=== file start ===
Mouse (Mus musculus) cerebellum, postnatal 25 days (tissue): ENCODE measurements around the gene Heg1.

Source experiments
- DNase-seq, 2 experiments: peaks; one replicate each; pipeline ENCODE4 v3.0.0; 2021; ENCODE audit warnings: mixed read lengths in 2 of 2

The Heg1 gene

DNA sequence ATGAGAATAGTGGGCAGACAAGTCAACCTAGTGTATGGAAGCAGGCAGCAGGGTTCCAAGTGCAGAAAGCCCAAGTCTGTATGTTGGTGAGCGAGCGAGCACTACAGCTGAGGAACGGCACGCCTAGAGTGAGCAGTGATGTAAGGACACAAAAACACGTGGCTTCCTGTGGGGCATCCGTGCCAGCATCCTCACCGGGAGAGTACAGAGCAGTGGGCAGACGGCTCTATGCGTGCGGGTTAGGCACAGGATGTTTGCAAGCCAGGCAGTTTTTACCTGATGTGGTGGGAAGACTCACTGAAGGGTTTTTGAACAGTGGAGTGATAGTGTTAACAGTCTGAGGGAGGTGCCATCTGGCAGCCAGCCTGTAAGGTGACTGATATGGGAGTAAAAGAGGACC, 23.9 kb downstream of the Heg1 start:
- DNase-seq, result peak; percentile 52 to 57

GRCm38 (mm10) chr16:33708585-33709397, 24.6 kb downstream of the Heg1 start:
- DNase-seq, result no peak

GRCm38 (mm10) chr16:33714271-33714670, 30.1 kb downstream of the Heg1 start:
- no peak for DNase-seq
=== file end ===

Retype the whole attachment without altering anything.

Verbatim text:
Mouse (Mus musculus) cerebellum, postnatal 25 days (tissue): ENCODE measurements around the gene Heg1.

Source experiments
- DNase-seq, 2 experiments: peaks; one replicate each; pipeline ENCODE4 v3.0.0; 2021; ENCODE audit warnings: mixed read lengths in 2 of 2

The Heg1 gene

DNA sequence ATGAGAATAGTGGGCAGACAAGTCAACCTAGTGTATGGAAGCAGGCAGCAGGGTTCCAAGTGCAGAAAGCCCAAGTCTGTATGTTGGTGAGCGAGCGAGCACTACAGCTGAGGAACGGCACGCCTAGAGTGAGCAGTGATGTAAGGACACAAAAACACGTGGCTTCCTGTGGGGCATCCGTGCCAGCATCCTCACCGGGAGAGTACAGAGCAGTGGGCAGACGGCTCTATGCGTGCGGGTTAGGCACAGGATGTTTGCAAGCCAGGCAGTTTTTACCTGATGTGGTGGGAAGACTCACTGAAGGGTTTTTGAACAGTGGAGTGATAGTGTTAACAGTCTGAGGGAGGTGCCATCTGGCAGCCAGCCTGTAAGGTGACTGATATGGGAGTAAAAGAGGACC, 23.9 kb downstream of the Heg1 start:
- DNase-seq, result peak; percentile 52 to 57

GRCm38 (mm10) chr16:33708585-33709397, 24.6 kb downstream of the Heg1 start:
- DNase-seq, result no peak

GRCm38 (mm10) chr16:33714271-33714670, 30.1 kb downstream of the Heg1 start:
- no peak for DNase-seq